This is what you look like just before getting LASIK surgery. Hairnet to keep my nonexistent hair out of my eyes, masked up, paper towels over my ears to keep eyedrops from getting into them, two shiny stars on my forehead to indicate that both eyes are getting surgery, and if you look very closely on the outside of my irises you can see that the doctor has marked each of them with a pen for reasons that I was never especially clear on. By this point I’d already had a “small dose” of Valium to help me stay calm during the procedure. I was looking forward to the Valium and the sleeping pill more than any other aspect of the surgery, honestly, so I’m saddened to report that it didn’t hit me that hard.
Expectations are funny things. They’ll ask you twenty times if you have any questions leading up to the procedure, and most of the time I either didn’t or only needed something briefly clarified, but what they never said to me was please describe the environment in which you think this is going to take place. Which they should have, because my answers would have been hilarious. I was, for some reason, picturing some sort of giant James Bondian villain-lair of an operating theater, with a giant-ass laser apparatus taking up half the room, and at least one online description of the procedure had referred to the patient being “rotated” from one station to the other, because the laser that cuts your corneal flap is not the same laser that does the reshaping. So I was picturing something super crazy, with the surgeon in another room like they would be for an MRI or something.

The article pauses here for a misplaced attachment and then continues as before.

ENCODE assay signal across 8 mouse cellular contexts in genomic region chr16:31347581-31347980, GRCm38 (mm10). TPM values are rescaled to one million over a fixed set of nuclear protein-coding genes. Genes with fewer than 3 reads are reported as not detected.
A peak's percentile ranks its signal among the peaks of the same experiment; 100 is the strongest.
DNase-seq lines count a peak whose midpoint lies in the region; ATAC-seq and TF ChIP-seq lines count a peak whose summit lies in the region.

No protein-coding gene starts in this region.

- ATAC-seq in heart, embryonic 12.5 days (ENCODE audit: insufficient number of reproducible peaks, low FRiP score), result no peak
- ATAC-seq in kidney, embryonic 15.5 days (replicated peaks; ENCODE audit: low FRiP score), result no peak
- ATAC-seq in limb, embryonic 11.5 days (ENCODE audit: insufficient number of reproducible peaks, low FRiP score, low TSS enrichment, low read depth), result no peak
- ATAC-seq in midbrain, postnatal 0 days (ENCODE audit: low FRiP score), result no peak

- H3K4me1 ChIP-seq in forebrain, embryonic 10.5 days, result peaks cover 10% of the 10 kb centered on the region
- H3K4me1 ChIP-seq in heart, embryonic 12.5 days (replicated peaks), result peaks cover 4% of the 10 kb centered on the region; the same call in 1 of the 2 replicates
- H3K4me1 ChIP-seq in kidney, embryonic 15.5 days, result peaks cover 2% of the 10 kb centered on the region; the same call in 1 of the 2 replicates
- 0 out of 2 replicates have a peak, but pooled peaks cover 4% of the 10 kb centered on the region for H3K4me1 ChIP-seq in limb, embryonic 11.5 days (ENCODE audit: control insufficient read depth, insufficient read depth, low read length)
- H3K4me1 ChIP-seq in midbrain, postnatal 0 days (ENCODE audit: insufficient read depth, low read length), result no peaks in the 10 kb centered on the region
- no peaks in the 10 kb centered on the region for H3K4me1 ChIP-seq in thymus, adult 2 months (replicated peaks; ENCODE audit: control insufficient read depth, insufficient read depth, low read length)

Nah. The expansively-named “first laser suite” didn’t look any damn different from any other eye doctor’s examination room you’ve ever been in in your life, and frankly was smaller than most of them. The laser apparatus itself is maybe the size of a very large coffee cup. It’s bloody handheld, and they really ought to show it to you as part of the orientation procedure. They asked me to keep one eye shut (which was the most difficult part of the entire process) then fit what was basically a harness for the laser over half of my face, fit the laser into that, and then I stared at a green light for 30 seconds. I felt nothing. Nothing at all. Even the eyelid retractor, which I was weirdly worried about, was nothing. I mean, we’ve all seen that part of Clockwork Orange. Nah, this thing is the size of a pair of nose hair scissors and you won’t even notice them putting it in because your eyes have been so thoroughly numbed.
I did jump when they were putting the harness-thingy over my second eye, because for some reason it clicked really loudly as they were putting it on and the click startled me. The doctor said “That’s what it does when you push on it too hard” in a sort of please don’t do that again tone to the person who was affixing it in place, and then took her seat– immediately behind me, as if she was washing my hair– to put the laser in place and talk me through every second of what I’d be seeing and feeling.
At that point, after two thirty-second corneal cuttings, I got up and was moved to another room. I couldn’t see well, but it wasn’t any worse than my vision usually is without my glasses on, so while they had a nurse with me in case I had trouble with my balance or anything I didn’t have any trouble moving from one room to the other. The second laser is a bit more stationary and I had to lay on a table that, indeed, was mechanically lifted up and moved into place, but I got an actual eye cover for that one and didn’t have to try to keep one eye shut while the other was being held open and I couldn’t feel my eyes anyway.
“Stare at the green light, okay?” Sure.